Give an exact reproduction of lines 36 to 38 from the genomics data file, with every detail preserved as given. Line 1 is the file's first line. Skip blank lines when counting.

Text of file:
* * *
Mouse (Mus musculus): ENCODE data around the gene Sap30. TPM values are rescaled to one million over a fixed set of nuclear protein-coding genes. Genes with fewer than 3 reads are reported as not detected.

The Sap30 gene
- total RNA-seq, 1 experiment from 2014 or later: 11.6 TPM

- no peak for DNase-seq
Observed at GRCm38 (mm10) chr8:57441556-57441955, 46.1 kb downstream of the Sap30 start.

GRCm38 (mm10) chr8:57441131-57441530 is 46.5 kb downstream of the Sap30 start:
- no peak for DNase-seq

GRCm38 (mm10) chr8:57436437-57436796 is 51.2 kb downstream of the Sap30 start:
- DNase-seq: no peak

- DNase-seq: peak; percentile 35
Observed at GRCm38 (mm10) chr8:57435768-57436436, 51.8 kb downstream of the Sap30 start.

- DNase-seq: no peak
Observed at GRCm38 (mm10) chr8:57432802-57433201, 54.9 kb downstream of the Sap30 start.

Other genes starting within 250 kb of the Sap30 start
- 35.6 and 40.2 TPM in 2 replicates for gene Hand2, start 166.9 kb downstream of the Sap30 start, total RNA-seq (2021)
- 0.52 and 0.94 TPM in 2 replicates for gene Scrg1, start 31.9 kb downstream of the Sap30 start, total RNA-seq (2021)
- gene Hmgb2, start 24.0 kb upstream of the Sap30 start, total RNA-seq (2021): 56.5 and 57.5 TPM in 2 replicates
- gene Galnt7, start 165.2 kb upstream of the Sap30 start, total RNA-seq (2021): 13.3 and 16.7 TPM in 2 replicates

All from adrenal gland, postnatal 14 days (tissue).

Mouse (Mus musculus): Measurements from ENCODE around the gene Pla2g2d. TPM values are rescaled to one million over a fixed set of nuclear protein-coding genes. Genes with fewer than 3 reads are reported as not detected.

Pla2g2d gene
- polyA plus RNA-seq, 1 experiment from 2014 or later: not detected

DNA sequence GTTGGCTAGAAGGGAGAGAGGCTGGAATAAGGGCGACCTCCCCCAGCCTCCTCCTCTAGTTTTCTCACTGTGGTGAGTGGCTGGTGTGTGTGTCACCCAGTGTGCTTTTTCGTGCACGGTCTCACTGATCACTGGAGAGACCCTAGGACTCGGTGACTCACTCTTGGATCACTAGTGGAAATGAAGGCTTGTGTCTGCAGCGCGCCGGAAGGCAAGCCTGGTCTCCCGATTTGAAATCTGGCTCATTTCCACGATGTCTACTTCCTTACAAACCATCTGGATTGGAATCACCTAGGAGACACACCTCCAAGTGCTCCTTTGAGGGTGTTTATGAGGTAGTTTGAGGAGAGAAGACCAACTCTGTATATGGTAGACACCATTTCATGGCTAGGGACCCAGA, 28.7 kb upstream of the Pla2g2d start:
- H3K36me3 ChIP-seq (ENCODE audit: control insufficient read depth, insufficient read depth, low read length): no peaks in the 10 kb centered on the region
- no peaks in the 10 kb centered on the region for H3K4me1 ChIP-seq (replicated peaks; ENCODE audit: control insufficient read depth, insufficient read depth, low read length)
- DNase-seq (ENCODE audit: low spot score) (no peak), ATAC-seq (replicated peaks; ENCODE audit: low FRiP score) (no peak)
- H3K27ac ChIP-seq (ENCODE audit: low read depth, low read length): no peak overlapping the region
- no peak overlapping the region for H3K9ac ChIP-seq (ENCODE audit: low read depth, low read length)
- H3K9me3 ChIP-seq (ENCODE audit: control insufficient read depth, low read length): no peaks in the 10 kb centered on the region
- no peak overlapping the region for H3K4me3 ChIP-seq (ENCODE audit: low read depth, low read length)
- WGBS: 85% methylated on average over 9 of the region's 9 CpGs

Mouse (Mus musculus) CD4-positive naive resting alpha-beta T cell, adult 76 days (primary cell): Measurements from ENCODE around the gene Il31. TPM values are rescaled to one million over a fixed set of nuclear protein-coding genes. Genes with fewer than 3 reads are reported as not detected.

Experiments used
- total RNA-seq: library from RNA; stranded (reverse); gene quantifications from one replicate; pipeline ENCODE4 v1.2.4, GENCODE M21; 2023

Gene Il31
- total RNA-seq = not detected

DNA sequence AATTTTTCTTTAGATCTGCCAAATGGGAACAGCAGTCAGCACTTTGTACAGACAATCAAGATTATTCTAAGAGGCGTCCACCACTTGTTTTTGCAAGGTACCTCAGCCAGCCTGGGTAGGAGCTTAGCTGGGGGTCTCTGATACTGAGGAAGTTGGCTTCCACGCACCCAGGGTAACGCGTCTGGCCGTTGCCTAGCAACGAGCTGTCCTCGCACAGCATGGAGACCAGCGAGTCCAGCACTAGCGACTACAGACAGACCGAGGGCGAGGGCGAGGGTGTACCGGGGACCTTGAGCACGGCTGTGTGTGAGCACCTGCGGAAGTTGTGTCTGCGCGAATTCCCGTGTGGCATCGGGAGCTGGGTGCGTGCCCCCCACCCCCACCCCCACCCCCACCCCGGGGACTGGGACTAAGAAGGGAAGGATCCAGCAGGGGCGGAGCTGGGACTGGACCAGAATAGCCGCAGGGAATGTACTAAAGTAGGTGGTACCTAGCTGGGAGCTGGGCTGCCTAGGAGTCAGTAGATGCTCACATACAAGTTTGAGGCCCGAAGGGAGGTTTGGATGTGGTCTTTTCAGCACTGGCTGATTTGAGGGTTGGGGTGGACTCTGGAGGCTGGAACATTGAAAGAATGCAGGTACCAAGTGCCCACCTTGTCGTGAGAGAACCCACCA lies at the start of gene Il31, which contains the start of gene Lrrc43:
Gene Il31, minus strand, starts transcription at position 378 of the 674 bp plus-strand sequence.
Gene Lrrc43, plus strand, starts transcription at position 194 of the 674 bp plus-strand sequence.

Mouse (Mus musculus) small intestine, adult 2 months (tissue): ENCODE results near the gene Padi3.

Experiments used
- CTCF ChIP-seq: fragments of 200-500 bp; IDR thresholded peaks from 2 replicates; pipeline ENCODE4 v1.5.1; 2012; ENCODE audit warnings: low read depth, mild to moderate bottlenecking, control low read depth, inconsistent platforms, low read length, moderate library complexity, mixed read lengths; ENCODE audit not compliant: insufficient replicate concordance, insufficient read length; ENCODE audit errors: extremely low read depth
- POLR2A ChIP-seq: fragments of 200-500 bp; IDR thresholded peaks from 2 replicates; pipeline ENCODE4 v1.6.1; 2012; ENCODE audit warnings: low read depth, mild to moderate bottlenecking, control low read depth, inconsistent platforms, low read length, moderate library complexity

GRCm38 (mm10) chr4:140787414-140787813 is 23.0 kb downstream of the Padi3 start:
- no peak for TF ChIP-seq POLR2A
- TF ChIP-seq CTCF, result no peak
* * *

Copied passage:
- total RNA-seq = not detected

DNA sequence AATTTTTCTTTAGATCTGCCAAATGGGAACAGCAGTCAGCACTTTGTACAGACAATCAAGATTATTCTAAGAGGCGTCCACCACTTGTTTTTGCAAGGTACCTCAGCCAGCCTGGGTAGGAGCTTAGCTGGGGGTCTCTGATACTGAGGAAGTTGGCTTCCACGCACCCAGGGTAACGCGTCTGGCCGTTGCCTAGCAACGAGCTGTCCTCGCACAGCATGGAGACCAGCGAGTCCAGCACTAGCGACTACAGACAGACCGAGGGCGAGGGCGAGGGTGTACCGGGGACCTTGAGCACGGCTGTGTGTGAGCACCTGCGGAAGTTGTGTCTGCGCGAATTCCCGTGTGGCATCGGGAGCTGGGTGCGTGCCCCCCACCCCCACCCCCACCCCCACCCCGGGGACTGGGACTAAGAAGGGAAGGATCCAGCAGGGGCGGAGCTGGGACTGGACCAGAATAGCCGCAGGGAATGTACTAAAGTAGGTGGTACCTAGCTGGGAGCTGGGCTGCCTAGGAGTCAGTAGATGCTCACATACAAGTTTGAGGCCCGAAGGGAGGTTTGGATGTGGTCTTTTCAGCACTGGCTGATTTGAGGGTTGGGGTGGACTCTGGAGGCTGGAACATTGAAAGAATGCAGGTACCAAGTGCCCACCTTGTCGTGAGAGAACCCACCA lies at the start of gene Il31, which contains the start of gene Lrrc43:
Gene Il31, minus strand, starts transcription at position 378 of the 674 bp plus-strand sequence.